The town of Wolfsburg was established in 1938 by the Third Reich, and was originally called Stadt des Kdf-Wagens (town of the KdF [Kraft durch Freude – Strength through Joy] car). It was re-named after a nearby castle after the Second World War. The beetle-shaped people’s car – the Volkswagen – designed by Ferdinand Porsche (1875-1951), was built in large numbers, was exported to many countries, and was one of the foundations of Germany’s ‘economic miracle’ of the 1950s and 1960s. Before the unification of Germany in 1989, the city of Wolfsburg, close to the border with the former DDR, had few distinguishing features apart from its huge car factory. This changed in 2000, when the 'Autostadt' was established, a delivery centre for new cars with a leisure park and the 'ZeitHaus'.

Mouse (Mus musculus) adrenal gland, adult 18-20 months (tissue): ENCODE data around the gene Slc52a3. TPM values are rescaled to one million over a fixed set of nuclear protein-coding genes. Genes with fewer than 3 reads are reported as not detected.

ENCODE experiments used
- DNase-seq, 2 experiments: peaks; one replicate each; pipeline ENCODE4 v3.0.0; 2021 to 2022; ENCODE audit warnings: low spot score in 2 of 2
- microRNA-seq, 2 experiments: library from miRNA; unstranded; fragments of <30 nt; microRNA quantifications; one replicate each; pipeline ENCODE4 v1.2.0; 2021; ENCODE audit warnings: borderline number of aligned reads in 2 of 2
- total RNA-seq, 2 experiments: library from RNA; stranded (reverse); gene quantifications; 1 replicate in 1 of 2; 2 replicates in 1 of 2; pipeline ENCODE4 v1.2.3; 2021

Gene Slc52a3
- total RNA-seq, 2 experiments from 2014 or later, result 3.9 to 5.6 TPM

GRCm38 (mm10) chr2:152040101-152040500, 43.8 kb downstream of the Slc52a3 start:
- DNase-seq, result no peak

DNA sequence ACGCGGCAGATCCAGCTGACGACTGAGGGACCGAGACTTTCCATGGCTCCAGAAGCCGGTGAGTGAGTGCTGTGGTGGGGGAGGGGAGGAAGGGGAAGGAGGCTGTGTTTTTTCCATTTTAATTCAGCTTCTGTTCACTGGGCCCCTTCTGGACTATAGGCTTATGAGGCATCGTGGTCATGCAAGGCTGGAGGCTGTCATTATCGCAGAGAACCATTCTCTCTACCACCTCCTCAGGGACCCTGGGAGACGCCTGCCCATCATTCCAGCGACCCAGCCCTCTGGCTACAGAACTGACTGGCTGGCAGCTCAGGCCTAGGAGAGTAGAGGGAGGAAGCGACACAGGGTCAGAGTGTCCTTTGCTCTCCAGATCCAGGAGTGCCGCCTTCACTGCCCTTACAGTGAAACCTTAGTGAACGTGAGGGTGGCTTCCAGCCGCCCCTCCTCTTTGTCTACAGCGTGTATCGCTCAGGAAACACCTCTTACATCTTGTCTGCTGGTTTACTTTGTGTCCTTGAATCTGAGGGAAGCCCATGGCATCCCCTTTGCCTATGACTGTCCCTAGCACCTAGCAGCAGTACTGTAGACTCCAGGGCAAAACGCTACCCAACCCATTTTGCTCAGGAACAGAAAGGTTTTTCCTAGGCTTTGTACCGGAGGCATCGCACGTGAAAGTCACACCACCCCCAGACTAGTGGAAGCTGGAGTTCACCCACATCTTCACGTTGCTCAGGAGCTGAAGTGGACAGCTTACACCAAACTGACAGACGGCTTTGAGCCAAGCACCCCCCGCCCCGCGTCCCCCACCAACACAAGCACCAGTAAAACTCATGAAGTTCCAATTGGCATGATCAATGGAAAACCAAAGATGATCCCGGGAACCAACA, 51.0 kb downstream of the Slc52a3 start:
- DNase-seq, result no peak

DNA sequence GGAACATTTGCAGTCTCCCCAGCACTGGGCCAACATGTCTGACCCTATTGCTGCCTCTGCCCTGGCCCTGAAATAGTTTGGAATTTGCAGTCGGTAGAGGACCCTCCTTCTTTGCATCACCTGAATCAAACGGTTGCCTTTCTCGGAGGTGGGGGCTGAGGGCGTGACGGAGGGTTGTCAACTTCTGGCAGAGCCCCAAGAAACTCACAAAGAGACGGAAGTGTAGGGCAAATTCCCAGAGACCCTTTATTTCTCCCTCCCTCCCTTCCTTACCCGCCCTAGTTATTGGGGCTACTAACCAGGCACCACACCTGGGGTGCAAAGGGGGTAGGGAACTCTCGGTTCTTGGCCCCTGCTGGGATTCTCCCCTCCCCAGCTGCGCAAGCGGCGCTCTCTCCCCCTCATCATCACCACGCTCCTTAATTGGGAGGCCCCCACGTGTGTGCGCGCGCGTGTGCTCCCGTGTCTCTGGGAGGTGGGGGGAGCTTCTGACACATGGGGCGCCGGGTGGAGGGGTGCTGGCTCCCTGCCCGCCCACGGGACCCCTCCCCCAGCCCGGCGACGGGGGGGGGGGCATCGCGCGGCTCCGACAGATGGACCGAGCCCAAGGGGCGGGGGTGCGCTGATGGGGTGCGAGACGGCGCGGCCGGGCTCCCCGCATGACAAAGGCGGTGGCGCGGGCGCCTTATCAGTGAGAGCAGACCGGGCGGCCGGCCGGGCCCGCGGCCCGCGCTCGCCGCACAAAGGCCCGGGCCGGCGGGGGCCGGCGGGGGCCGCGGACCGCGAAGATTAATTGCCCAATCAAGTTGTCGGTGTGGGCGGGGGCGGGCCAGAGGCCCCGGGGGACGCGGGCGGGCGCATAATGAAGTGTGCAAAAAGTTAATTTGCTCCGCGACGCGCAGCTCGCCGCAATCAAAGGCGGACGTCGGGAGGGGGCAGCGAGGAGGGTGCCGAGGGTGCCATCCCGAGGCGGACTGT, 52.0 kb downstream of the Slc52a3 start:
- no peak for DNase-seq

The 'ZeitHaus' is a cross-brand car museum that presents around 250 vehicles from over 60 different brands. The exhibition presents around 100 regularly changed vehicles, all of which have had a decisive influence on the development of the automobile. All vehicles are milestones of mobility - in terms of technology, design, production or conception.